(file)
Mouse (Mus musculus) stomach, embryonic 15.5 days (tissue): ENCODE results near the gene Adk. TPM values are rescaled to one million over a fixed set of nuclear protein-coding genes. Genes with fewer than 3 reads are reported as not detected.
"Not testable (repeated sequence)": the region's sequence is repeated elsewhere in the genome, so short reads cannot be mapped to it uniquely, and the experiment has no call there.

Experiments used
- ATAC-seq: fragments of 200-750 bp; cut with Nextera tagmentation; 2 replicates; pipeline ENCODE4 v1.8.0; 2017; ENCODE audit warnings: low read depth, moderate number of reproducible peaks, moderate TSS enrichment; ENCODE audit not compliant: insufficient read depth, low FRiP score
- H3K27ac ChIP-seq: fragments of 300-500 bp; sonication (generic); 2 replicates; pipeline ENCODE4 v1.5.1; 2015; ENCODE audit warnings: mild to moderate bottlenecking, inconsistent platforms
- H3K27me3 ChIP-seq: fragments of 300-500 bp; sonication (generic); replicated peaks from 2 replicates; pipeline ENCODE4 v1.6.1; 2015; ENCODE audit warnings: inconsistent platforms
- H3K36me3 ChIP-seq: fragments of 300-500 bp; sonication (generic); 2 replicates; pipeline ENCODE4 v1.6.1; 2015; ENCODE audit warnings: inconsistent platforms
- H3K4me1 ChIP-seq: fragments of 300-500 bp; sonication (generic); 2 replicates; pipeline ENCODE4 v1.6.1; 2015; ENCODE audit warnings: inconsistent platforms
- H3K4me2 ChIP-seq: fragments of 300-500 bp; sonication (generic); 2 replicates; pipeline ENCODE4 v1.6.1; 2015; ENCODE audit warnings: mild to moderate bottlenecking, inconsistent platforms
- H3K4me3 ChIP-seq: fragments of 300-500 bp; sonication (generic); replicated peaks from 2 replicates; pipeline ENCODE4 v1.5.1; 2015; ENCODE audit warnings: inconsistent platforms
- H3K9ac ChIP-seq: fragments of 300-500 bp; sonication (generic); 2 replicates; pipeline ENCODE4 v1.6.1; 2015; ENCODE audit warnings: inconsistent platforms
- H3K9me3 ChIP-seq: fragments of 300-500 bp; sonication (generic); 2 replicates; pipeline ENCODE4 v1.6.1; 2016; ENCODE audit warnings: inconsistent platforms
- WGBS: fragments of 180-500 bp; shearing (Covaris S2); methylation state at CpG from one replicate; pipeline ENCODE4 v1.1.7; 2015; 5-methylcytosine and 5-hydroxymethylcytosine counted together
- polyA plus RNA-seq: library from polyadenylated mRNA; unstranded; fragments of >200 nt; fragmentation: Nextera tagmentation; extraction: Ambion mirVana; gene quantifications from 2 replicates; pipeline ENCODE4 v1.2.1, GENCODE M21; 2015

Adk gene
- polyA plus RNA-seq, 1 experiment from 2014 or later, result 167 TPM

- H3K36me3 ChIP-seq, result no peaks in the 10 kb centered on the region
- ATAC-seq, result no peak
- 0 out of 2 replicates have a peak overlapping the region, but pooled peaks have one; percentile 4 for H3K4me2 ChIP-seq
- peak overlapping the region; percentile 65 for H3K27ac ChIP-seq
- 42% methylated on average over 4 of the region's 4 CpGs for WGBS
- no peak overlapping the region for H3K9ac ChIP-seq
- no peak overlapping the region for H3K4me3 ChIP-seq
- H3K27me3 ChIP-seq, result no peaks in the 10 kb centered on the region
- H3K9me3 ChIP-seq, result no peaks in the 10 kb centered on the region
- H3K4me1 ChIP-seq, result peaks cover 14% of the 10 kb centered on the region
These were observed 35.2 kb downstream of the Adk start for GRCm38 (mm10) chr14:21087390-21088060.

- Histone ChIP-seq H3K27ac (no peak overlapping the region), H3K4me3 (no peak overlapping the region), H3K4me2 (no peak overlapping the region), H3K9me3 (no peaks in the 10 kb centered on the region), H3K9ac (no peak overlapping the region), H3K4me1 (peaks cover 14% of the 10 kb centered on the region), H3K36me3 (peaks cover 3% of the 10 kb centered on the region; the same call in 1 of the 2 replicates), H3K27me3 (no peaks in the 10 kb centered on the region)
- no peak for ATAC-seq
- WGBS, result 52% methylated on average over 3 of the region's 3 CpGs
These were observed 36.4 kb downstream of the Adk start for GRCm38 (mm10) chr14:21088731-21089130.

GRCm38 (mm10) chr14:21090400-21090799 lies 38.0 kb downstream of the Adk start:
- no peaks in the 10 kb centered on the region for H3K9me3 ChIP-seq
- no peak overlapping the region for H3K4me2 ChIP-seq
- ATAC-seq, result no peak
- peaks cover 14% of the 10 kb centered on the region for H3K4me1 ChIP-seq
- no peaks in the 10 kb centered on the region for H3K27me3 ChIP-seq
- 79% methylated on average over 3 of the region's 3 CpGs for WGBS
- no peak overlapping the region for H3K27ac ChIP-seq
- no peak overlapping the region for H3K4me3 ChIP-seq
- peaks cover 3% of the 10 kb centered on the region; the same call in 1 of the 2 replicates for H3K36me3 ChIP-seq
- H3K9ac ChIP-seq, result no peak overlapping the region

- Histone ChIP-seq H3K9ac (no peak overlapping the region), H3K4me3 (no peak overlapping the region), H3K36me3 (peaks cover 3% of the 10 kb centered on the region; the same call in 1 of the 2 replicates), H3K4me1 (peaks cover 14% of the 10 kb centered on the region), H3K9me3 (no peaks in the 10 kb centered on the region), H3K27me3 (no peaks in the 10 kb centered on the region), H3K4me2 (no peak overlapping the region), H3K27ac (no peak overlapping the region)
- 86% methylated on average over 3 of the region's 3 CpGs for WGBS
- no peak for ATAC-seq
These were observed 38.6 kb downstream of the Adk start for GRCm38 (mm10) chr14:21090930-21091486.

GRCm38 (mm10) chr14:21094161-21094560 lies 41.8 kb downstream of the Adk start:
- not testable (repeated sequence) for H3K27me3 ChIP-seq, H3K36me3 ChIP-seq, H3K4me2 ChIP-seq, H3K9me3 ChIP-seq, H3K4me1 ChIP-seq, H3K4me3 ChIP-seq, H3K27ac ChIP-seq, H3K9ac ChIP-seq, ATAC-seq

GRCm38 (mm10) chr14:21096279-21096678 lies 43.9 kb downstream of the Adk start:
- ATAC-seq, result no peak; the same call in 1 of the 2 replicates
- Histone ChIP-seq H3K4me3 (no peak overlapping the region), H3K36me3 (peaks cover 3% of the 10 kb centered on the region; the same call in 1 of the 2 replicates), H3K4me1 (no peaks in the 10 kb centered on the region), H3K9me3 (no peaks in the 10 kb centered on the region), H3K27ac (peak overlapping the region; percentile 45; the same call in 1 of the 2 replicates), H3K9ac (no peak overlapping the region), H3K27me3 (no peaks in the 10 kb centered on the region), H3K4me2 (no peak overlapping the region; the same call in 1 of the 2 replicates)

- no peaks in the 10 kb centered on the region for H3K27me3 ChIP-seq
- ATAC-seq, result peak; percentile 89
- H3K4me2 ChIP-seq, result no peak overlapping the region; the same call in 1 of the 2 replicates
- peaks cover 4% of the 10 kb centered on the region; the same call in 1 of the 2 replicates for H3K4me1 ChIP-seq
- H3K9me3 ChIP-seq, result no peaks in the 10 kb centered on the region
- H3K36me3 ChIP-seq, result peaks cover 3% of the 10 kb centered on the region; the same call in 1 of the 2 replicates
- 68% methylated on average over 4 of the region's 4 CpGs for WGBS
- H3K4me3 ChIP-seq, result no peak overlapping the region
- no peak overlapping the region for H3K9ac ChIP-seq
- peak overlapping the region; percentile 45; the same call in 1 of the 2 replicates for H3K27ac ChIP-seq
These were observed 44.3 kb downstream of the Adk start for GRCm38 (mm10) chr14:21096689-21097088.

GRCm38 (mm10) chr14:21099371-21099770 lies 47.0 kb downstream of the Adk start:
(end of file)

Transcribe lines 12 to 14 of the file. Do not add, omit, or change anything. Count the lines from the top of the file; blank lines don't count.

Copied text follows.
- H3K9me3 ChIP-seq: fragments of 300-500 bp; sonication (generic); 2 replicates; pipeline ENCODE4 v1.6.1; 2016; ENCODE audit warnings: inconsistent platforms
- WGBS: fragments of 180-500 bp; shearing (Covaris S2); methylation state at CpG from one replicate; pipeline ENCODE4 v1.1.7; 2015; 5-methylcytosine and 5-hydroxymethylcytosine counted together
- polyA plus RNA-seq: library from polyadenylated mRNA; unstranded; fragments of >200 nt; fragmentation: Nextera tagmentation; extraction: Ambion mirVana; gene quantifications from 2 replicates; pipeline ENCODE4 v1.2.1, GENCODE M21; 2015